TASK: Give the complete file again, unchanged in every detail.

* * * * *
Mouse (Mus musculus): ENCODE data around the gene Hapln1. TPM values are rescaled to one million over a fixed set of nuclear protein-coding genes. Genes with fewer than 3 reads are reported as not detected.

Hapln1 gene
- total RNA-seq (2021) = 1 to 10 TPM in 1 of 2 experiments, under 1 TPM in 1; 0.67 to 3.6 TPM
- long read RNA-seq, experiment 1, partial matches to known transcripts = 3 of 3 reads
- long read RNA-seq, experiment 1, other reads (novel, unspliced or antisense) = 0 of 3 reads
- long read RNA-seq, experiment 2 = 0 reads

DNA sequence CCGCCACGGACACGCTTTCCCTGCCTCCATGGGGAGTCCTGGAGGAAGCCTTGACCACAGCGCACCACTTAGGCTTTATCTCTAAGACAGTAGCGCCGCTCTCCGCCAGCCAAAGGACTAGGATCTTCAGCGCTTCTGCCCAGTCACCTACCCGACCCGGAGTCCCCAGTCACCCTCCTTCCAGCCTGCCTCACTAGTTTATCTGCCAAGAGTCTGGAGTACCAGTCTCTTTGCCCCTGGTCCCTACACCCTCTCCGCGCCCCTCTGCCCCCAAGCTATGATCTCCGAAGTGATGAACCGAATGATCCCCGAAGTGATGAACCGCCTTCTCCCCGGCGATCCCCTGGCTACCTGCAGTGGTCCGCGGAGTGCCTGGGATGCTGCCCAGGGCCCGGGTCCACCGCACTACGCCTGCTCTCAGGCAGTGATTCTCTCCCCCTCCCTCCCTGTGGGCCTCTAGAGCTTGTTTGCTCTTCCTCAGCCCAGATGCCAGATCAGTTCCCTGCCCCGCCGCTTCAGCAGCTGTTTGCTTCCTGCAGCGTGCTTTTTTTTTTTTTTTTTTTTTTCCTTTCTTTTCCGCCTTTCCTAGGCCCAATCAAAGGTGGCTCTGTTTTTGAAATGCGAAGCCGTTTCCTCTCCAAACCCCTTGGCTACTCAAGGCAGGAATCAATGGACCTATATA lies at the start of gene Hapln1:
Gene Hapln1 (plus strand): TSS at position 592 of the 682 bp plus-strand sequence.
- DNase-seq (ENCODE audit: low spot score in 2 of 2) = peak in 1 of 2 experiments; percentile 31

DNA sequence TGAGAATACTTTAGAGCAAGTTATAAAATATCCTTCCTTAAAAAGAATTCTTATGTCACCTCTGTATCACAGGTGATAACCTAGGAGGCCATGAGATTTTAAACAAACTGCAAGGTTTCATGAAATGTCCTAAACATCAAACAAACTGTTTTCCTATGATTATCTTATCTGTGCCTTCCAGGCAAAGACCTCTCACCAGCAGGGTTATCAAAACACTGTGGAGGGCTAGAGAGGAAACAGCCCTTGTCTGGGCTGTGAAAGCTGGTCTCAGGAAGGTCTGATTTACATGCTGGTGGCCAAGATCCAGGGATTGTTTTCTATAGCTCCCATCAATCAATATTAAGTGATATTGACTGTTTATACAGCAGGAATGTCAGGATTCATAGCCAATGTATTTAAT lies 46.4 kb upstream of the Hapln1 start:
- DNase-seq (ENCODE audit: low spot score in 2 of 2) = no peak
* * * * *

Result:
Mouse (Mus musculus): ENCODE data around the gene Hapln1. TPM values are rescaled to one million over a fixed set of nuclear protein-coding genes. Genes with fewer than 3 reads are reported as not detected.

Hapln1 gene
- total RNA-seq (2021) = 1 to 10 TPM in 1 of 2 experiments, under 1 TPM in 1; 0.67 to 3.6 TPM
- long read RNA-seq, experiment 1, partial matches to known transcripts = 3 of 3 reads
- long read RNA-seq, experiment 1, other reads (novel, unspliced or antisense) = 0 of 3 reads
- long read RNA-seq, experiment 2 = 0 reads

DNA sequence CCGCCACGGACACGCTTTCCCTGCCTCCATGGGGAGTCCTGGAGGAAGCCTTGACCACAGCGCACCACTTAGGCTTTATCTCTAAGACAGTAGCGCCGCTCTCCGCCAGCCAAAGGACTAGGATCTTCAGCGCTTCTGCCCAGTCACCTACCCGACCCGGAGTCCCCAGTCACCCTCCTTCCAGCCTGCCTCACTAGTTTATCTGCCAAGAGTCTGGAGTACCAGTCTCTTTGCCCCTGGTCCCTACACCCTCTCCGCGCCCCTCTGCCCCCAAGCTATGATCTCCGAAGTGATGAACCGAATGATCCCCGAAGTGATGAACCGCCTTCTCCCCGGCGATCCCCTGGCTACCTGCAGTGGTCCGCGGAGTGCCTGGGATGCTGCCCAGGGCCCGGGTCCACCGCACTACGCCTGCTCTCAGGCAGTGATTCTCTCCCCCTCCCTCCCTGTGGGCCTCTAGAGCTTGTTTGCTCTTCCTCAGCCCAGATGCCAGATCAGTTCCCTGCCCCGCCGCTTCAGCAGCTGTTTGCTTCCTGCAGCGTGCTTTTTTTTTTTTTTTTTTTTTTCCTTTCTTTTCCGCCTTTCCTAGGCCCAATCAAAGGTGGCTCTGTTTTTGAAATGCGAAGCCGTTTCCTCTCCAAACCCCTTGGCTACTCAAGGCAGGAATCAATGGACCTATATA lies at the start of gene Hapln1:
Gene Hapln1 (plus strand): TSS at position 592 of the 682 bp plus-strand sequence.
- DNase-seq (ENCODE audit: low spot score in 2 of 2) = peak in 1 of 2 experiments; percentile 31

DNA sequence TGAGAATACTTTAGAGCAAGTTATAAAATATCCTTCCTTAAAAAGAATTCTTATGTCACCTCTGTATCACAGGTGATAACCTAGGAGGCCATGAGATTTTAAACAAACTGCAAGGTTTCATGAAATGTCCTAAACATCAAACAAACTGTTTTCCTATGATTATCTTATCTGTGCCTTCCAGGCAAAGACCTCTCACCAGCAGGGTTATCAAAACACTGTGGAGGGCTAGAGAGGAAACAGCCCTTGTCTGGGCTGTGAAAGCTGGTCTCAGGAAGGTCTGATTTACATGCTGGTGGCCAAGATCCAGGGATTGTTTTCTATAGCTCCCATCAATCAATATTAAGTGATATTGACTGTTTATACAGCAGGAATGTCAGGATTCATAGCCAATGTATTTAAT lies 46.4 kb upstream of the Hapln1 start:
- DNase-seq (ENCODE audit: low spot score in 2 of 2) = no peak